Futon Daiko: Kaidan

The Futon Daiko festival at Mozu-Hachiman Shrine in Sakai, Japan is an amazing event. Each of the nine towns have their own float, or dashi. Two teams of fifty to seventy men are needed to carry these two and a half ton structures. And they do not simply carry them, but march in a straight-legged gait and sing.

The real trial for these men are the steps, or kaidan, that lead to the main shrine. After carrying the dashi all day, the floats are taken up and down these steps multiple times. It is a dangerous maneuver, but a crowd pleaser. Click on the image for a larger view.

Futon Daiko - William Ash

Futon Daiko: A Japanese Festival

We are pleased to announce our new publication that has just been released in the Apple iBookstore: Futon Daiko: A Japanese Festival.futon_daikoJapan has an ancient and mysterious culture that seems impenetrable to the outsider. Experience is the essence of the native Japanese religion of Shinto. This volume of photographs explores the Japanese festival, or matsuri, embodied in shrine Shinto. The book follows the two-day Futon Daiko festival at Mozu Hachiman Shrine in Sakai, Japan, after an introduction to another variation of the festival at Ogikubo Hakusan Shrine in Tokyo. William Ash’s photography shows the passion and power of these rites. The book provides a beautiful introduction to shrine Shinto with forty-six photographs, two illustrations, and an illustrated glossary.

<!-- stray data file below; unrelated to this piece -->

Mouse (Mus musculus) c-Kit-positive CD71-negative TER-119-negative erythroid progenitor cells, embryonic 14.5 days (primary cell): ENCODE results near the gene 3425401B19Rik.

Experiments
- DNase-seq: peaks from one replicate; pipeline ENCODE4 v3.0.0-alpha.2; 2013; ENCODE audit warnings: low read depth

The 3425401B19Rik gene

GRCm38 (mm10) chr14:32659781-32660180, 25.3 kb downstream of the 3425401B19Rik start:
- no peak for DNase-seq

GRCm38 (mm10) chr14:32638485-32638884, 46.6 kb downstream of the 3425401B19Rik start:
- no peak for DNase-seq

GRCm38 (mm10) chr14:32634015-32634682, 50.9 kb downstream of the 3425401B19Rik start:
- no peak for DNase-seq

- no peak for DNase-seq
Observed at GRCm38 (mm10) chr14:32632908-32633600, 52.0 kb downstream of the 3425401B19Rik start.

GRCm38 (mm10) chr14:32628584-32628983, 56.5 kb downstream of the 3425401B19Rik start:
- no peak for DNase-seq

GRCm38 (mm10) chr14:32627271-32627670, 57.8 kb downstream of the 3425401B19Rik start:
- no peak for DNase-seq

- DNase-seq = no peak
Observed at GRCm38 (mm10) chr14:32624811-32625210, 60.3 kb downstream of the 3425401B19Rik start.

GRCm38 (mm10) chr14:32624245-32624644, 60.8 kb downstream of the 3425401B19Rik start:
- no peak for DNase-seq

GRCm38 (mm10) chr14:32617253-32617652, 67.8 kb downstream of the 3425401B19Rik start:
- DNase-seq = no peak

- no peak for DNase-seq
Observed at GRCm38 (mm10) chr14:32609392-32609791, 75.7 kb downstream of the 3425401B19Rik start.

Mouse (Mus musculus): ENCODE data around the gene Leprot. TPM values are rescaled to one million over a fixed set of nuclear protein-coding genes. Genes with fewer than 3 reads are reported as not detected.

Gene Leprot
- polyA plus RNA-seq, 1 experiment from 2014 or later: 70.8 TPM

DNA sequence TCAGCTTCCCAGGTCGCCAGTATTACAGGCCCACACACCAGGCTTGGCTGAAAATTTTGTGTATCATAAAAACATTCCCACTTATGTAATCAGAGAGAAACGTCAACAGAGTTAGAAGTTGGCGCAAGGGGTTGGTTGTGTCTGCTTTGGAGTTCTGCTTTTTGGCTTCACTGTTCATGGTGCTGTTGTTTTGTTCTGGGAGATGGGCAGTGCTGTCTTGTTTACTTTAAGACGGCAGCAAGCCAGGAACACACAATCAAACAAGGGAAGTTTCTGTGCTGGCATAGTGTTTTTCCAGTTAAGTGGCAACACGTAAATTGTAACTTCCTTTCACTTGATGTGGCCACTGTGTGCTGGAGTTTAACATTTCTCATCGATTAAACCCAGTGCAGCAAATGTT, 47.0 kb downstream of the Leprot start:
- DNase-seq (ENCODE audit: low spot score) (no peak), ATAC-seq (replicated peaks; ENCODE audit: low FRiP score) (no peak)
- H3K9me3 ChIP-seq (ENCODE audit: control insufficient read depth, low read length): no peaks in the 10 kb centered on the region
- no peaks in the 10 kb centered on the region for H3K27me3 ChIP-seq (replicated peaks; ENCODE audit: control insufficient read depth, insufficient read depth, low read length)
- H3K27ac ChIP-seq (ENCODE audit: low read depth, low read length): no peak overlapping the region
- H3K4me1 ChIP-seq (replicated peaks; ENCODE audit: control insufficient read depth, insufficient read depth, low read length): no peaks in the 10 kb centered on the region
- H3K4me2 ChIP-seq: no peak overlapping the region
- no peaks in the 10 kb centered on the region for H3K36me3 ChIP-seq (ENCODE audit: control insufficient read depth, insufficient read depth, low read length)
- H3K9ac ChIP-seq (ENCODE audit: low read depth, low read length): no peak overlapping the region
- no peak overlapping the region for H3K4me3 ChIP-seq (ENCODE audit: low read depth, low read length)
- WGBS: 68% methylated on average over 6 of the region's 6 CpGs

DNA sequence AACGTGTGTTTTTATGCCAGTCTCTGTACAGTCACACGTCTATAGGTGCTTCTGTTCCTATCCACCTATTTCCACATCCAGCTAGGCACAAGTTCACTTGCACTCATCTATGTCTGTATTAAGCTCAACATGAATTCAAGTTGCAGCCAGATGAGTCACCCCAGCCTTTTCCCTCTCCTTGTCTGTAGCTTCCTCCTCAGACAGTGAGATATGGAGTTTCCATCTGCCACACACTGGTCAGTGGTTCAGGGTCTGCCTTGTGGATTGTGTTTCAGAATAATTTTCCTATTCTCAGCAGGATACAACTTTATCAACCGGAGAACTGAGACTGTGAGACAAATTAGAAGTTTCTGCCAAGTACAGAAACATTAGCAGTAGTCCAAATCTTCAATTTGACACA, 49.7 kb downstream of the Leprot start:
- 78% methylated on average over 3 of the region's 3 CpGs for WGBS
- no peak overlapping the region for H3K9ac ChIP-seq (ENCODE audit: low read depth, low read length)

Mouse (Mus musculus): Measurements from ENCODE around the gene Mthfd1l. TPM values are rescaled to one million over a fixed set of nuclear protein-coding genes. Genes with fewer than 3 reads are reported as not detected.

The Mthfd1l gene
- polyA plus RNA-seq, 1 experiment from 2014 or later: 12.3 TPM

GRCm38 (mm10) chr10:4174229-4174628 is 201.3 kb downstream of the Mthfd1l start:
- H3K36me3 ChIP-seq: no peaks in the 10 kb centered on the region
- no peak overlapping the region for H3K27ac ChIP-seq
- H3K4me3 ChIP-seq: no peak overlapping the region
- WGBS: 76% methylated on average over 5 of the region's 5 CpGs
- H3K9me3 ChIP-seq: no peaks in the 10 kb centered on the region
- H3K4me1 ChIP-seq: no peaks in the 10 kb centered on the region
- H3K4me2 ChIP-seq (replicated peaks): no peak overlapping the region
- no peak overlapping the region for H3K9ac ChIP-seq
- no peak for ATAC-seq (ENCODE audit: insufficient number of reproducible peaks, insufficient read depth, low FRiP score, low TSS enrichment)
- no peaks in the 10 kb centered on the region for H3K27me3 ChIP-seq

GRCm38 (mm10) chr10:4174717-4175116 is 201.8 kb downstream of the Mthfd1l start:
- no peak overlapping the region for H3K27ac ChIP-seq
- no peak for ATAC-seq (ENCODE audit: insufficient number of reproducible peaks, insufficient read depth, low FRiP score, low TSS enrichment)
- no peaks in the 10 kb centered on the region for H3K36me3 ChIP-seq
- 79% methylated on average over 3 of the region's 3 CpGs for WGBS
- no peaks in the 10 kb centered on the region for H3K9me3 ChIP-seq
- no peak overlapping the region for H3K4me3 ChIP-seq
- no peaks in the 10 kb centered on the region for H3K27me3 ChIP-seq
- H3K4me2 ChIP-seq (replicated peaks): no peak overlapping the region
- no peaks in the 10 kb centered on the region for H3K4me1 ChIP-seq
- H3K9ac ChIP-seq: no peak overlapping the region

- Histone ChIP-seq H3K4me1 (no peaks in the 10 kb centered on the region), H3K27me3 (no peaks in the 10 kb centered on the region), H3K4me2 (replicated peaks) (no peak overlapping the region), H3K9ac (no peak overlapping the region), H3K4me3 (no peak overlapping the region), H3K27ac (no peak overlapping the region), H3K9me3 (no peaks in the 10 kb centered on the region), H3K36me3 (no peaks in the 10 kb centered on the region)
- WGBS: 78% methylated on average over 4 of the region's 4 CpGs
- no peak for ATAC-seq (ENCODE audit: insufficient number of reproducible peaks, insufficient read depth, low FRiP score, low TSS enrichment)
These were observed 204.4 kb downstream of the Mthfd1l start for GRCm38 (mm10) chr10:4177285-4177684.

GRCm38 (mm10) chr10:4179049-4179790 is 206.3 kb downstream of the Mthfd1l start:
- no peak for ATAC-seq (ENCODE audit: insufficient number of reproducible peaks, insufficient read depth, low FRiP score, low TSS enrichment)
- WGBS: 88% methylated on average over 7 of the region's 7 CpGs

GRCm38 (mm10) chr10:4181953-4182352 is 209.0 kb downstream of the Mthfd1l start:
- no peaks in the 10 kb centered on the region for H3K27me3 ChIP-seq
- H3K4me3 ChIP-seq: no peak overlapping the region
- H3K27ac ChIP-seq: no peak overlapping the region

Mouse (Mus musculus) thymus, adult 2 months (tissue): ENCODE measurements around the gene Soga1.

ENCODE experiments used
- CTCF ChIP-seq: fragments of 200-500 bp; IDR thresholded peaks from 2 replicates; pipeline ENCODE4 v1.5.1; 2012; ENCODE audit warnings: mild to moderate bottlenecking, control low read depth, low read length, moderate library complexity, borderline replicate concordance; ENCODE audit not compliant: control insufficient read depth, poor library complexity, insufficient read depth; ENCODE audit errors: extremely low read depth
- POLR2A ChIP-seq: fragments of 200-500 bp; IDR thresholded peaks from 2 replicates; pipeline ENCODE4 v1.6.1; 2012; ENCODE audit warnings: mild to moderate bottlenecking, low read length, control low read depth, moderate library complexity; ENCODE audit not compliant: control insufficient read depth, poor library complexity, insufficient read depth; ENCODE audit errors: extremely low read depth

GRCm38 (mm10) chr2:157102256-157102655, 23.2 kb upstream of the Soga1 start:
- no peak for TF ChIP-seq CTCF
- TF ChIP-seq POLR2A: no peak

Futon Daiko - William Ash

Welcome to Hakusan Creation

Welcome to the blog site of Hakusan Creation. We are an artist-run publisher exploring electronic publishing. The site is run by the photographer and designer William Ash and the writer and poet Naomi Otsubo. We hope you will find our work interesting. Welcome.
Hakusan logo

Hakusan, represented by the two Japanese characters in our logo, means “white mountain.” This comes from the name of a shrine in Tokyo where we were married. Hakusan is a sacred mountain in Japan.